Remember when then-candidate Donald Trump assuredvoters that he would not cut Social Security, Medicare, or Medicaid? Apparently, this was just one of countless broken promises. Although he has not yet imposed any explicit cuts, on Thursday, the Trump administration took another step toward undercutting these essential social programs: It issued guidanceallowing states to impose work requirements on Medicaid beneficiaries. This staggering and unprecedented change in health-care policy is expected to adversely affect millions of people in the United States, particularly those with disabilities.
Republicans have unwaveringly asserted that work requirements will only apply to people who are “able-bodied.” This claim is simply untrue. The disability exception promulgated in the new rules only covers people who receive Supplemental Security Income (SSI) or Social Security Disability Insurance (SSDI). In other words, anyone who has a disability and does not receive SSI or SSDI would likely need to adhere to the new work requirements, should their state implement them.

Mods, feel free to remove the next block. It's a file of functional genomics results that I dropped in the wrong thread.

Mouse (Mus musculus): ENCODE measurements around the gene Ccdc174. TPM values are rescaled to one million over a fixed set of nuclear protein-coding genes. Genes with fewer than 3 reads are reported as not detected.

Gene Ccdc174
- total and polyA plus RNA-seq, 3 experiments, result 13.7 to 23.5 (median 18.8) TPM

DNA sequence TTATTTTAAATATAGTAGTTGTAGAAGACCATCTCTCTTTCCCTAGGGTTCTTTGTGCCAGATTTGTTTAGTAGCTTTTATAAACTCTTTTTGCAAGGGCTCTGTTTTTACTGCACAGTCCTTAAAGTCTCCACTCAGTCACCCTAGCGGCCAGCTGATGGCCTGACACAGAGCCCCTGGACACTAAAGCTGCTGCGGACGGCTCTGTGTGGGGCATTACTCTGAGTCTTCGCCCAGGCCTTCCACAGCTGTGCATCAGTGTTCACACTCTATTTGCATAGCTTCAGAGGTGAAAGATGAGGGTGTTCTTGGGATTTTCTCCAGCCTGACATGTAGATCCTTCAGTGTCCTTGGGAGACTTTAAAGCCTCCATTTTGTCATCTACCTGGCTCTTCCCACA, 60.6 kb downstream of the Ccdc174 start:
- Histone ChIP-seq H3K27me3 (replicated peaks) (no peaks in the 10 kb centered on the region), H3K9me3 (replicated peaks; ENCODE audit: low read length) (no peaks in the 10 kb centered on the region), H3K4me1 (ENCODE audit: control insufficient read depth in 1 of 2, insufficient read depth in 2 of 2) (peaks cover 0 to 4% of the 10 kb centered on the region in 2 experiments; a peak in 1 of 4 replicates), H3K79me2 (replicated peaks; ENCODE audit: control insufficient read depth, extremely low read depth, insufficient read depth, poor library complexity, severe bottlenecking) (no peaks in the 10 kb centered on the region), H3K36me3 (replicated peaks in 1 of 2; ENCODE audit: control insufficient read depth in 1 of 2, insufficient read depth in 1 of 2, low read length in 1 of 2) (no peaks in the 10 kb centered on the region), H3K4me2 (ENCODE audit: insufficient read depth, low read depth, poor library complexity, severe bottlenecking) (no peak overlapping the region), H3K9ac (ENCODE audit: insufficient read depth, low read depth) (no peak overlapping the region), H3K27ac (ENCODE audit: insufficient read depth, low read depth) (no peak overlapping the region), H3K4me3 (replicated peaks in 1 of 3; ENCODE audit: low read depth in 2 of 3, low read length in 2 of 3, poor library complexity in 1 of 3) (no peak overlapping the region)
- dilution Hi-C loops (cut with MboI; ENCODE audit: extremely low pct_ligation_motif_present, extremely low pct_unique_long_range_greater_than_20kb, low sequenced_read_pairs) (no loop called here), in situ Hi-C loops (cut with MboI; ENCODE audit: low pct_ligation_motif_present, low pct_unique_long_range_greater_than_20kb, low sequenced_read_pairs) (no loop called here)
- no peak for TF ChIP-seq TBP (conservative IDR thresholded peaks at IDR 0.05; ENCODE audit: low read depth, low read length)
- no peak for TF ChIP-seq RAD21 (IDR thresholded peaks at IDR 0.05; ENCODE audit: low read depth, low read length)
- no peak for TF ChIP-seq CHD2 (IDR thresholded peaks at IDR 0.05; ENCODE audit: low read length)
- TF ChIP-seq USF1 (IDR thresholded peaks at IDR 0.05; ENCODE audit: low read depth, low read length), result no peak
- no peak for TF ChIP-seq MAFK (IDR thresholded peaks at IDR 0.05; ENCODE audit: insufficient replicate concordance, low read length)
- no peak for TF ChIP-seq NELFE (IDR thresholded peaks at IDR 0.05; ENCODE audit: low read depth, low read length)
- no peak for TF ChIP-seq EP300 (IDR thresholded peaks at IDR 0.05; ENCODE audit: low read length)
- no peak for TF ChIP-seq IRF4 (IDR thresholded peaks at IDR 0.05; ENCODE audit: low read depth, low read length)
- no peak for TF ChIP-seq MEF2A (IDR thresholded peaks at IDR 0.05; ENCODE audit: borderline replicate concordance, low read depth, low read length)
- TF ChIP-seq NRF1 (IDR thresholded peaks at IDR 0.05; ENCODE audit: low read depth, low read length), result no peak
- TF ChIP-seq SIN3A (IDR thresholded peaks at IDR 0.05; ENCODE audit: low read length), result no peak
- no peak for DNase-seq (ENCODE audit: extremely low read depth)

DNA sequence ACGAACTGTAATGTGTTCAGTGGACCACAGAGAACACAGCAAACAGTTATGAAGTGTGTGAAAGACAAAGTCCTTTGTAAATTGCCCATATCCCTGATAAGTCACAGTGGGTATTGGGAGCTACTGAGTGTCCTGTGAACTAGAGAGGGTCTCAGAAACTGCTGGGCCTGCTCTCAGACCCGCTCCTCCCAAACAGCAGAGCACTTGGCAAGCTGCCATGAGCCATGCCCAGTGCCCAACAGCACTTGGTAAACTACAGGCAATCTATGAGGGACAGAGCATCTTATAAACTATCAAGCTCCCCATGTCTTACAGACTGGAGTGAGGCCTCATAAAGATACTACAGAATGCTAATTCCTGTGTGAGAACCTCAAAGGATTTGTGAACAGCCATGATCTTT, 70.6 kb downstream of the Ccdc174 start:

“While [Thursday’s] guidance exempts people on SSI and SSDI from work requirements, millions of other people with disabilities access the [Medicaid] program on the basis of income or other non-disability characteristics,” Ari Ne’eman, an Obama administration appointee to the National Council on Disability and author of a forthcoming book from Simon & Schuster on the history of disability in the United States, told Rewire.
To receive SSI or SSDI, a person must meet the Social Security Administration’s (SSA) stringent definition of disability: “the inability to engage in any substantial gainful activity (SGA) by reason of any medically determinable physical or mental impairment(s) which can be expected to result in death or which has lasted or can be expected to last for a continuous period of not less than 12 months.” Put differently, one’s disability must be deemed so significant that they are unable to work in any type of job.